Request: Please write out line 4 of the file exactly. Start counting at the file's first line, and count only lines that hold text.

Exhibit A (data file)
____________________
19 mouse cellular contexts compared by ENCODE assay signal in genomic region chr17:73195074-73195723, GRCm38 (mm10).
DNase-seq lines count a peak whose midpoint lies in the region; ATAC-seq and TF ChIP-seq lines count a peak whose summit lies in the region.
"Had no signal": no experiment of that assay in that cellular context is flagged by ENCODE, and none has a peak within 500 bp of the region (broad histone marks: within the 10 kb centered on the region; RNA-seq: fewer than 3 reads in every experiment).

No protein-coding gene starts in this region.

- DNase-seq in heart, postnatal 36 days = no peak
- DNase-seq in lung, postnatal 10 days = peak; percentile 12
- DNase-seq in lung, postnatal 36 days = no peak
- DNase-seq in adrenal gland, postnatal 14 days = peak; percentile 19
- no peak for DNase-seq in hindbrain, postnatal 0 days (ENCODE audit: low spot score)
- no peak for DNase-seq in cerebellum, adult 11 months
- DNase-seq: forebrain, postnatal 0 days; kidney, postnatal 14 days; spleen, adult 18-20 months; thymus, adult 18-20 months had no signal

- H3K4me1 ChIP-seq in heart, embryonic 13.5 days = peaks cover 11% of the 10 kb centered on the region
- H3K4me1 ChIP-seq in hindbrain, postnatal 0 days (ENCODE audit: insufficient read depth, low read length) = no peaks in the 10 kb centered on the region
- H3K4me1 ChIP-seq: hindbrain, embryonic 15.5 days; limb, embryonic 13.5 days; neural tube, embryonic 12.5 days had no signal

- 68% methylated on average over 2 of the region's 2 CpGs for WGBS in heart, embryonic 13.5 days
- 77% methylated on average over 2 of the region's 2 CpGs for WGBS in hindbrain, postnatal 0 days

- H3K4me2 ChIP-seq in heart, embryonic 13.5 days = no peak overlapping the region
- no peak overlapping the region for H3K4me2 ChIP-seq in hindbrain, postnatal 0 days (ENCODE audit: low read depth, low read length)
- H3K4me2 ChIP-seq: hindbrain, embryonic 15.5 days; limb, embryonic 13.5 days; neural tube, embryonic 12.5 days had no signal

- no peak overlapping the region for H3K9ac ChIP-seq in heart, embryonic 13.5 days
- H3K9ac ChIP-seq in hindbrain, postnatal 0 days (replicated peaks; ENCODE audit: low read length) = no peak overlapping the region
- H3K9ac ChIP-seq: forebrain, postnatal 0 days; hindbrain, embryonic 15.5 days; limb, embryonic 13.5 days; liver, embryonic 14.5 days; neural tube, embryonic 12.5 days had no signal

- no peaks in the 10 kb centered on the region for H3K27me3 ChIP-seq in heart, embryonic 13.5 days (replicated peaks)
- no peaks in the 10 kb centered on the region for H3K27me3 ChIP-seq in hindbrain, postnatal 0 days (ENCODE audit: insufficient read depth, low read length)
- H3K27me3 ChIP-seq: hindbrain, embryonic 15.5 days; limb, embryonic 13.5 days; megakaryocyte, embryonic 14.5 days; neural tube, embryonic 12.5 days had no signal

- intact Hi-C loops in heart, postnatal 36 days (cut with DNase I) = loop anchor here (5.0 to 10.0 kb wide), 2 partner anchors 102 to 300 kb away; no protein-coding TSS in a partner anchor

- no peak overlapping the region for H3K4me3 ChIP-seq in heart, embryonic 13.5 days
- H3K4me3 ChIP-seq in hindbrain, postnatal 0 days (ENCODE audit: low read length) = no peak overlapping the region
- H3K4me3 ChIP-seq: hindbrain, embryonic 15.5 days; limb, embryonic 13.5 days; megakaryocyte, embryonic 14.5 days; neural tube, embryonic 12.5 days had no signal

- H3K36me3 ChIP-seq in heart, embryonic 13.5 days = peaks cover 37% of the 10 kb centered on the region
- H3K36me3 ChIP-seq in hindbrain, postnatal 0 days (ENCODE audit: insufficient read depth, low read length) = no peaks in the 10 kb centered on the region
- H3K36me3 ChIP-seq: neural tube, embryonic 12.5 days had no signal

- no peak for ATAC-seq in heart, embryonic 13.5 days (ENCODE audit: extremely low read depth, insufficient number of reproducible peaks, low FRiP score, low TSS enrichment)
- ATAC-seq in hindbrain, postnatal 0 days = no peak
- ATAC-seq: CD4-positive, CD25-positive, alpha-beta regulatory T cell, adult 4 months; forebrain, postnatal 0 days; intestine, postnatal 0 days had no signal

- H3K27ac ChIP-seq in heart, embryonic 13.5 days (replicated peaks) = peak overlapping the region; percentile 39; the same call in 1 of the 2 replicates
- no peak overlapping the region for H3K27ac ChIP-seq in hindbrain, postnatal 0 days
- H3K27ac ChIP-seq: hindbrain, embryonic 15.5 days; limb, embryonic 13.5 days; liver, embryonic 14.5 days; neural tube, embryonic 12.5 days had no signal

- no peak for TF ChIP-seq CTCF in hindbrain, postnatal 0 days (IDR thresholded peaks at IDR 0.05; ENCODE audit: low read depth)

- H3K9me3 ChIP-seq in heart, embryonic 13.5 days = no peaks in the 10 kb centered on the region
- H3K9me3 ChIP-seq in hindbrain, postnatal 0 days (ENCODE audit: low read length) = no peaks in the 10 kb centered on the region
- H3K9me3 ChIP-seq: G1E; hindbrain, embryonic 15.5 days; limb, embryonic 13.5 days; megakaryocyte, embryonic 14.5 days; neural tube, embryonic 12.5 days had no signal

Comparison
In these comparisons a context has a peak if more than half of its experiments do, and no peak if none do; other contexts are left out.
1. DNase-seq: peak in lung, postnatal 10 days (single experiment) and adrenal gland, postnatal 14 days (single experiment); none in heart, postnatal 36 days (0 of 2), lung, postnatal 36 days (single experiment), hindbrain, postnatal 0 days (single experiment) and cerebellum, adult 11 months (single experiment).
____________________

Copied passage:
No protein-coding gene starts in this region.